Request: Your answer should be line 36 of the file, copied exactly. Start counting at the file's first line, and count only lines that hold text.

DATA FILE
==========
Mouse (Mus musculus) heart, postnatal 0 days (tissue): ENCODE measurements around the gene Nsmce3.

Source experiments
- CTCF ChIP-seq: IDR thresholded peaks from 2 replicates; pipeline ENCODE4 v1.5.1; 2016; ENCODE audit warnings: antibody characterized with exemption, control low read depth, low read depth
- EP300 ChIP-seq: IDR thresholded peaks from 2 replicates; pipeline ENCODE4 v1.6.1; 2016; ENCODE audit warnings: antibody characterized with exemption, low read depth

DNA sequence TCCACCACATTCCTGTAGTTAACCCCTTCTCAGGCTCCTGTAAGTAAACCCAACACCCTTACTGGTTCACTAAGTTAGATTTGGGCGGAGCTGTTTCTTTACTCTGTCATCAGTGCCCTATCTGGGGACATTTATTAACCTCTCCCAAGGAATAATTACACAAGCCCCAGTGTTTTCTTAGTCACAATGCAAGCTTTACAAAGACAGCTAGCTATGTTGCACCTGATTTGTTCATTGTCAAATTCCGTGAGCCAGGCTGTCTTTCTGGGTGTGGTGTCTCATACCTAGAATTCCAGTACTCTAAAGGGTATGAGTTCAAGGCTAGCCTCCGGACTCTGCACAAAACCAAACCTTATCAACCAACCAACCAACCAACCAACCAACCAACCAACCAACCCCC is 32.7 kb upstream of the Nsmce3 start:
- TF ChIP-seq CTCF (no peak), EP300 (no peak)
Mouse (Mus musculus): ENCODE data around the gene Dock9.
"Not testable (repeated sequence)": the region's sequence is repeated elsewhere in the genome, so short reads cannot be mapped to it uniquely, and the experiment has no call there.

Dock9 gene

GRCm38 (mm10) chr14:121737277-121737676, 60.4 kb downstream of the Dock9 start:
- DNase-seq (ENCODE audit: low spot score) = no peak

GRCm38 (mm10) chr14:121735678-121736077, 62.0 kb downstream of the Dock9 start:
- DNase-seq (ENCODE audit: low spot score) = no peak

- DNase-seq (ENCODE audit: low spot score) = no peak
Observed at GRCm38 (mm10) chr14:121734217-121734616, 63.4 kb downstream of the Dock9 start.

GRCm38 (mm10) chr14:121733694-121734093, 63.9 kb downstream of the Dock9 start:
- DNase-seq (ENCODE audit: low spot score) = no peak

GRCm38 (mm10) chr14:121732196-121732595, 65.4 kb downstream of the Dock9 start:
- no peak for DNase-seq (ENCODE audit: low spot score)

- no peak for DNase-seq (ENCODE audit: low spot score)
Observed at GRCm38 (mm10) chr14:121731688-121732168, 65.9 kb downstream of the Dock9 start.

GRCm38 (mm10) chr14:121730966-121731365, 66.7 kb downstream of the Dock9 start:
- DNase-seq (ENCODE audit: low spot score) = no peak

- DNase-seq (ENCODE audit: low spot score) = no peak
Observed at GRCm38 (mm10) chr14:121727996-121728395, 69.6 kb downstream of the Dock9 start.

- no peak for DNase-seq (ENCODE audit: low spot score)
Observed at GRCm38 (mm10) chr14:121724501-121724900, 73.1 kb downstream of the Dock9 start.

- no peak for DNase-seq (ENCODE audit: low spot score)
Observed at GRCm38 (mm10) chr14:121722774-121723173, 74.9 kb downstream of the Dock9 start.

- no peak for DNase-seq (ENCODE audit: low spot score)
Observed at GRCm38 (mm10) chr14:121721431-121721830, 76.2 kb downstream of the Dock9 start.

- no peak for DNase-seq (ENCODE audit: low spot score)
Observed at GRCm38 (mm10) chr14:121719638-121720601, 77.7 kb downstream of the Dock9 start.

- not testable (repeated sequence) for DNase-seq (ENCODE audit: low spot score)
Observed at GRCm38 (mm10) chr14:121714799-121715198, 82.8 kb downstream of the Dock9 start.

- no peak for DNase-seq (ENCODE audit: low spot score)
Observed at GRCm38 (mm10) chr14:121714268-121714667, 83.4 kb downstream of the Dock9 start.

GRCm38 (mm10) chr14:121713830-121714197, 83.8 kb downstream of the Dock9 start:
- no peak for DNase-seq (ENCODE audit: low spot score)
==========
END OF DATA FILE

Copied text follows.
- no peak for DNase-seq (ENCODE audit: low spot score)